Managing for Both Fat and Protein in a Tiered Pricing System
Dr. Kevin Harvatine, Penn State University and Dr. Yves Boisclair, Cornell University
Episode 61: Managing for Both Fat and Protein in a Tiered Pricing System
While maximizing milk production and improving feed efficiency continues to be top of mind, joining together around the pubcast to discuss the various factors are Dr. Kevin Harvatine and Dr. Yves Boisclair.
A leading expert in metabolic and energy nutrition and professor at Penn State University, Dr. Harvatine began the conversation by introducing his guest, Dr. Boisclair. He mentioned the collaboration between the two first began when he was finishing his doctorate degree at Cornell University under Dr. Boisclair. 1:30
Focused initially on regulating hormones, Dr. Boisclair said he quickly acknowledged the importance of shifting his research to better understand molecular mechanisms in dairy cows. 3:11
In a recent Real Science webinar, Dr. Harvatine said nutrition and management are the best practices. While higher production levels result in more milk pounds Scott Sorrell, podcast host and director of global marketing for Balchem, asked about the importance of dairy cow synthesis and pathways. 11:00
Dr. Harvatine said he likes to think of the three assembly lines as lactose, fat and protein. Within milk, he added the assembly lines would be novo synthesized fatty acids and the preformed fatty acids. He then added that in milk fat depression, the minimum a dairy cow can produce is a 50% decrease. 11:25
Based on the basic endocrine regulation, researchers have been able to adjust basic nutritional factors. In fact, Dr. Boisclair mentioned the prolactin cycle is not only essential during the last few weeks in pregnancy but also in lactation performance. 14:50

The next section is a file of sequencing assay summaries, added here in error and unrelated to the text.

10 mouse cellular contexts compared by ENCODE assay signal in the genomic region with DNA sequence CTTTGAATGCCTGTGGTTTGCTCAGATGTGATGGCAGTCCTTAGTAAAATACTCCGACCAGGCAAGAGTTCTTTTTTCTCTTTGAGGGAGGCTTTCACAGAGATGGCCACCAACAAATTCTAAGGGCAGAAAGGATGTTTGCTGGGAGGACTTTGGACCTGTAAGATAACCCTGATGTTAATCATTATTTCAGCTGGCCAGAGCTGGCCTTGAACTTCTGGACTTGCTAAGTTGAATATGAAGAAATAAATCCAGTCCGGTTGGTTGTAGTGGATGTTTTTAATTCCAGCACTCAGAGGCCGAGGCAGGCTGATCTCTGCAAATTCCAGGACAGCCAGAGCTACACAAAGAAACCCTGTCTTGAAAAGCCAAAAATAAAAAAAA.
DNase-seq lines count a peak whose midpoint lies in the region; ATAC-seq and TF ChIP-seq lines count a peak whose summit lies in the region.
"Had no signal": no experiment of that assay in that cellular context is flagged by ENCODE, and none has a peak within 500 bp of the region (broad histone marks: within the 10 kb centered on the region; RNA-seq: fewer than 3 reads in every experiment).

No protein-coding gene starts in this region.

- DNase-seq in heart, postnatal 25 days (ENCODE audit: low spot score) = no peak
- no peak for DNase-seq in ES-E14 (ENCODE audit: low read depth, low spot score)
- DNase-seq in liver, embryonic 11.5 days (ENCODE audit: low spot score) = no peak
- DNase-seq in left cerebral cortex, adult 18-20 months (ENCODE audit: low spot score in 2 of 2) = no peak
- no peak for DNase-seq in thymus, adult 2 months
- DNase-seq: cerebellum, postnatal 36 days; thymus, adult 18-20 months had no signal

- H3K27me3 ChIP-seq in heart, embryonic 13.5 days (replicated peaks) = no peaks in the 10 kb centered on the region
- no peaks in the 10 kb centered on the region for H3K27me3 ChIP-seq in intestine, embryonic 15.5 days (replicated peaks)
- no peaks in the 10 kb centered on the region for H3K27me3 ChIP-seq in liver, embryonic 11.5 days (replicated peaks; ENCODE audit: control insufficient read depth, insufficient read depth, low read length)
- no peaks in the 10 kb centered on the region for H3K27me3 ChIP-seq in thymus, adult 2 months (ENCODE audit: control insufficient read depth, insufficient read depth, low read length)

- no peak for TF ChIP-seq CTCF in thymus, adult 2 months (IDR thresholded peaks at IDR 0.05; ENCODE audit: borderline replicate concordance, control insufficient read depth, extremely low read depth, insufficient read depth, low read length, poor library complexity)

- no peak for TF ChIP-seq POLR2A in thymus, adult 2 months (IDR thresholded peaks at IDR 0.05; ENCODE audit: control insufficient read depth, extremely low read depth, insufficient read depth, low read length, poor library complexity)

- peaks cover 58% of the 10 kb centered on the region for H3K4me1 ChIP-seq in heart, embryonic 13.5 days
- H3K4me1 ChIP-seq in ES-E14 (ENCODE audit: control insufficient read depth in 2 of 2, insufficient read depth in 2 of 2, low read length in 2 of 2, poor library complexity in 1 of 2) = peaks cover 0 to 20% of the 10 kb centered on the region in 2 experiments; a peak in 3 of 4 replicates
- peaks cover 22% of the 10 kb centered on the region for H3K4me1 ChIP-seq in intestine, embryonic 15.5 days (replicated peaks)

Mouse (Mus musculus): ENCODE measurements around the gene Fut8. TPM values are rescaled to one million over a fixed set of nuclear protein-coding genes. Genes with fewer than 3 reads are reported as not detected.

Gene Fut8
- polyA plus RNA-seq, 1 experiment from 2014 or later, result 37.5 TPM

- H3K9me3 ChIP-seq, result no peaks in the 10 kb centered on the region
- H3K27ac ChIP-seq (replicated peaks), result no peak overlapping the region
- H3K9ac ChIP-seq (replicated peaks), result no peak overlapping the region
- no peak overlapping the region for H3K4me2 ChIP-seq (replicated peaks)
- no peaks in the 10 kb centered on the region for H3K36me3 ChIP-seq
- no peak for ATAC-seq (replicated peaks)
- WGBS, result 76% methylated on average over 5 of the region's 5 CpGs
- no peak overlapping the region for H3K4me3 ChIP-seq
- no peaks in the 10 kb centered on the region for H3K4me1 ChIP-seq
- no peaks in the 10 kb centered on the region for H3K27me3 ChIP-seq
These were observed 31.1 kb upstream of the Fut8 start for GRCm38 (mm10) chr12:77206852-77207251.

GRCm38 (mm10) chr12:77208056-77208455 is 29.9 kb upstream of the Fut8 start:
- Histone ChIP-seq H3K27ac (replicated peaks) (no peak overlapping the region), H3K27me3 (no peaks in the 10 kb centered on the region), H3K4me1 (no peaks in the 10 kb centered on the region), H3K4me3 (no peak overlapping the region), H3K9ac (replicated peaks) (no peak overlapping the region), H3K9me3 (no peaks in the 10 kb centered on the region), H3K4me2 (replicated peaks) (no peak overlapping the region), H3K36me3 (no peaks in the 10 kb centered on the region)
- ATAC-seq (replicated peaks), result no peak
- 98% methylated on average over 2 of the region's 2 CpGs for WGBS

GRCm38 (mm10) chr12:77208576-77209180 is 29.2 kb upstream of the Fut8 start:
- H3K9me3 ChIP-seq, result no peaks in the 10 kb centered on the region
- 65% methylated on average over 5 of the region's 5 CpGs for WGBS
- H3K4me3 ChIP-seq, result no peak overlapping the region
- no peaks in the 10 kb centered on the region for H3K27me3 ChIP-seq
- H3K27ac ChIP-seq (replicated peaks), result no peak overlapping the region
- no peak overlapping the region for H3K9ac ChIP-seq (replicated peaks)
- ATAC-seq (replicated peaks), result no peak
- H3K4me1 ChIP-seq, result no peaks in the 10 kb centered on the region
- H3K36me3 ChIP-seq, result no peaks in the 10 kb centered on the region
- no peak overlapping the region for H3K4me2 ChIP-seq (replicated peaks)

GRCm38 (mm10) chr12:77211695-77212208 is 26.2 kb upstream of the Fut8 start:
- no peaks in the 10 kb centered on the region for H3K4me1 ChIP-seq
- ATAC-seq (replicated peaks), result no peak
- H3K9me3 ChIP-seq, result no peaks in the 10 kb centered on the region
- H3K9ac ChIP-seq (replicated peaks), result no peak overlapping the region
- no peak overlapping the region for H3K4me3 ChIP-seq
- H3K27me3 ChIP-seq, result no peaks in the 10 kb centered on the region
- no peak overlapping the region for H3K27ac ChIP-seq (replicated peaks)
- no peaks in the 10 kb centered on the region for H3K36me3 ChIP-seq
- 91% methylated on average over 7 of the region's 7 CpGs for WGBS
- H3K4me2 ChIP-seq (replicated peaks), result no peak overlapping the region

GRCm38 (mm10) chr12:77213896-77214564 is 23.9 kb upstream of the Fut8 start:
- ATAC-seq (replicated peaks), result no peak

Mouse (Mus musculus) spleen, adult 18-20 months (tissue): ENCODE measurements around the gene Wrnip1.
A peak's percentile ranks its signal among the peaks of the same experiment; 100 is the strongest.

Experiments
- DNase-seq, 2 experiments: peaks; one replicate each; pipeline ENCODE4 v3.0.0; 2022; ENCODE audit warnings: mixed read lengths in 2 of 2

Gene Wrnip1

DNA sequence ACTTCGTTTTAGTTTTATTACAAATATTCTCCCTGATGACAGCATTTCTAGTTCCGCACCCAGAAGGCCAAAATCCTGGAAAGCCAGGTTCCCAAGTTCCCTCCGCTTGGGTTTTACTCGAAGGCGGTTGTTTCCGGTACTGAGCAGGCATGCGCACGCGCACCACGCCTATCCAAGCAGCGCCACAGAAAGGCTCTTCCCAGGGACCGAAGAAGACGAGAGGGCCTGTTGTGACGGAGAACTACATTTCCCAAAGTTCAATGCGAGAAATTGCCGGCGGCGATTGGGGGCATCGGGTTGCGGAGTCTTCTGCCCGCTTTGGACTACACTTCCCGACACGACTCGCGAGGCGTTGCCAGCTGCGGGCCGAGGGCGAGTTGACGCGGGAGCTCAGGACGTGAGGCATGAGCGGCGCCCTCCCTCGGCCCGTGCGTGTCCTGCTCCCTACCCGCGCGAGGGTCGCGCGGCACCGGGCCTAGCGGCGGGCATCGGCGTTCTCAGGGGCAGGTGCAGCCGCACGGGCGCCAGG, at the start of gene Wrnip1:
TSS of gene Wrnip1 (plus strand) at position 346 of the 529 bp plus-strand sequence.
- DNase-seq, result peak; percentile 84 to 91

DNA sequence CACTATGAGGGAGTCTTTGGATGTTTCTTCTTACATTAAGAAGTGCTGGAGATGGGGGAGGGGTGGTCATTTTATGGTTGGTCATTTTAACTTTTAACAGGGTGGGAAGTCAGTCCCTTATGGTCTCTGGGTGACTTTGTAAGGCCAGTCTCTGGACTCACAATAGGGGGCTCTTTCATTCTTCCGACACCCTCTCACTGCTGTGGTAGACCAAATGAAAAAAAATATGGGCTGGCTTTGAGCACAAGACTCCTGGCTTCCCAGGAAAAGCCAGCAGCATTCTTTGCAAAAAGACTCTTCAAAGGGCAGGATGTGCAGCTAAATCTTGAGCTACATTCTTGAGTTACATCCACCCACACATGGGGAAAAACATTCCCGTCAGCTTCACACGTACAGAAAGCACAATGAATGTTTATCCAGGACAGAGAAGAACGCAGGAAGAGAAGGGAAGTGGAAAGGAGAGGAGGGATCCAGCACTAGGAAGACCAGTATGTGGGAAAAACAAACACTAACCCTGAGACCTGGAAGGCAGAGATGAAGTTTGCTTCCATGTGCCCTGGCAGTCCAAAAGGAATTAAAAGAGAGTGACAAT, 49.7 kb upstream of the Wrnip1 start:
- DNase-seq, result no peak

It’s not just about one enzyme. Metaphorically, the nutritional system works as a factory. When we think about making the assembly line of milk fat, it’s a series of enzymes we have to turn on, and when turned on, they go into molecular biology level. Dr Harvatine went on to mention the importance of understanding the correlation between the different components. 16:61
On the protein side, Dr. Harvatine believes there is a limiting factor causing a minimized response. In fact, when thinking about nutritional factors, he added it’s hard to have a 50-pound cow make as much fat protein as a 100-pound cow. Adding the main factor always isn’t nutrition, oftentimes it’s the lactation stage and endocrinology history. 34:30
What are some key suggestions for nutritionists in terms of increasing milk fat on the dairy, Scott asked? 48:37
Dr. Harvatine suggested nutritionists tailor goals to fit various budgets and individual operations, adding a few scenarios where various fat levels can be accepted. 50:54
Wrapping up the conversation, Dr. Harvatine emphasized the importance of understanding the complete system when it comes to producing more milk fat. He added the physiology component and hormonal responsiveness are just as important as increasing nutrition and feed efficiency. 1:04:01
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